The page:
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While no one can reliably predict the outcome, spread, or duration of the coronavirus outbreak, or its tragic human toll, its current effects on Asian and international supply chains are unprecedented.  The economic distress may be isolated in the coming weeks (and we pray that is the case, and for the human suffering to abate), or the distress could reverberate over the coming months, or longer.

If your own supply chain depends on Asian imports, or if you are part of a larger supply chain linked to or intertwined with Asia, then could force majeure be implicated?  Or could force majeure make things much worse for those depending on a reliable international supply chain?  Unfortunately, no contract clause may be less scrutinized during the drafting process than the force majeure provision.  Epidemic, pandemic, disease, quarantine, and the like are certainly included in what we may think is force majeure –

Bankruptcy Trustees Receive Early Holiday Present – a Circuit Level Win Against Colleges in the Tuition Clawback Cases

 

We here at the Global Restructuring & Insolvency Developments (GRID to our friends) have been following the tuition clawback wars for a few years – the cases in which a bankruptcy trustee sues a college to return tuition that the bankrupt parent paid for  their child when the parent was otherwise stiffing other creditors.  It is a textbook constructively fraudulent transfer because the parent(s) do not receive reasonably equivalent value (or anything, for that matter) for the payment of the kid’s tuition.  Our prior coverage is here and here.  (And for those of you who want to really geek out on this, here’s a video of an entire symposium panel on the topic, from our friends at the Emory Bankruptcy Developments Journal.)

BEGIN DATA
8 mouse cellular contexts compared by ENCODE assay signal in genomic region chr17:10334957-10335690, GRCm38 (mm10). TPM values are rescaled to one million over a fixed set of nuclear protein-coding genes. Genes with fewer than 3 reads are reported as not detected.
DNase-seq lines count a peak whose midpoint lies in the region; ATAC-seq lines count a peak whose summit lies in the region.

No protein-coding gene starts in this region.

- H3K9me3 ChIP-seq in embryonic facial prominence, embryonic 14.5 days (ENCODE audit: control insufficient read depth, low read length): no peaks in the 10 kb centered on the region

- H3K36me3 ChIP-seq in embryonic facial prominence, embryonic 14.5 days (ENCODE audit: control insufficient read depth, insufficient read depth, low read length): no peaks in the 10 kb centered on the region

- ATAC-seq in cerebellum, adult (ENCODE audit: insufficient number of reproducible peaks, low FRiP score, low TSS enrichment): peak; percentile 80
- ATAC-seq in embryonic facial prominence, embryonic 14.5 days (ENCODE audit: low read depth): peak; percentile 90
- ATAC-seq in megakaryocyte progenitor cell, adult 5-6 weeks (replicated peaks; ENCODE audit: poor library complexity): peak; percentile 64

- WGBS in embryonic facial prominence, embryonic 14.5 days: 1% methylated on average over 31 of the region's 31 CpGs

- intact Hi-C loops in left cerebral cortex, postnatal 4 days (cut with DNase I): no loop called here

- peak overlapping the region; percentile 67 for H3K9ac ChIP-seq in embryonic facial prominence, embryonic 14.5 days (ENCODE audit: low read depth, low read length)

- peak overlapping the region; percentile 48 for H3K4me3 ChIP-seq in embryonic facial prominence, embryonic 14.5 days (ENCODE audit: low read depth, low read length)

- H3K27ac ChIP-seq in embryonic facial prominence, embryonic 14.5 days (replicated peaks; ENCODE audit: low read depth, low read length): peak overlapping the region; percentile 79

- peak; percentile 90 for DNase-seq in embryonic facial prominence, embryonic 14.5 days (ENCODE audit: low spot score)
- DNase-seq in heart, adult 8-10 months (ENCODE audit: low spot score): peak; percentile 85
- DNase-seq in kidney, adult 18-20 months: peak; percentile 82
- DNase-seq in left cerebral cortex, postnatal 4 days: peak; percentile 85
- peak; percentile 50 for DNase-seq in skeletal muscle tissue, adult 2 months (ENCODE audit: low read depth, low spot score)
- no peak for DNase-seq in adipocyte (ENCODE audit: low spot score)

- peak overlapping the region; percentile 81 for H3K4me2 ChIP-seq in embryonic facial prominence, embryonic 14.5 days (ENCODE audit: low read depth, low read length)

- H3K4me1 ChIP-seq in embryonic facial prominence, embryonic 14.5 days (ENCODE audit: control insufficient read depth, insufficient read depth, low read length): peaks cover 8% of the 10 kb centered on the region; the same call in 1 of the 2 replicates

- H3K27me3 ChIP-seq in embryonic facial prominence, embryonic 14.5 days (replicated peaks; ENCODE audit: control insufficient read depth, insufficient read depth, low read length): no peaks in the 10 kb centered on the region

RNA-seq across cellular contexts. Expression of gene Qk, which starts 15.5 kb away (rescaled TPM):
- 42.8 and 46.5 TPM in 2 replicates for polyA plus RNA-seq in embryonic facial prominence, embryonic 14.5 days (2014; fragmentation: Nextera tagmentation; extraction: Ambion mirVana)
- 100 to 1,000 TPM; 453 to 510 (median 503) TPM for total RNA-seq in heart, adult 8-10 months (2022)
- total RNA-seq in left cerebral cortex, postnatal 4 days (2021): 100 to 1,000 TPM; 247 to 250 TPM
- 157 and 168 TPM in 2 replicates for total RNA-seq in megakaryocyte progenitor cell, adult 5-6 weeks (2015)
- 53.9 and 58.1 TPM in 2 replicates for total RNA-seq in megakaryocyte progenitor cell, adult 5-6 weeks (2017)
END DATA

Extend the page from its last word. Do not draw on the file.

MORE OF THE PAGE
Anywho, yesterday the First Circuit decided the long-awaited appeal in DeGiacomo v.

Distressed Step-In as a Remedy for UK Lenders

This article first appeared in Corporate Rescue & Insolvency, December 2018.

Key points

  • Step-in is a versatile tool which gives a lender the right, in certain circumstances, to step-in to a contract between a borrower and its contractual counterparty, and to perform the borrower’s part of the bargain to keep the contract alive.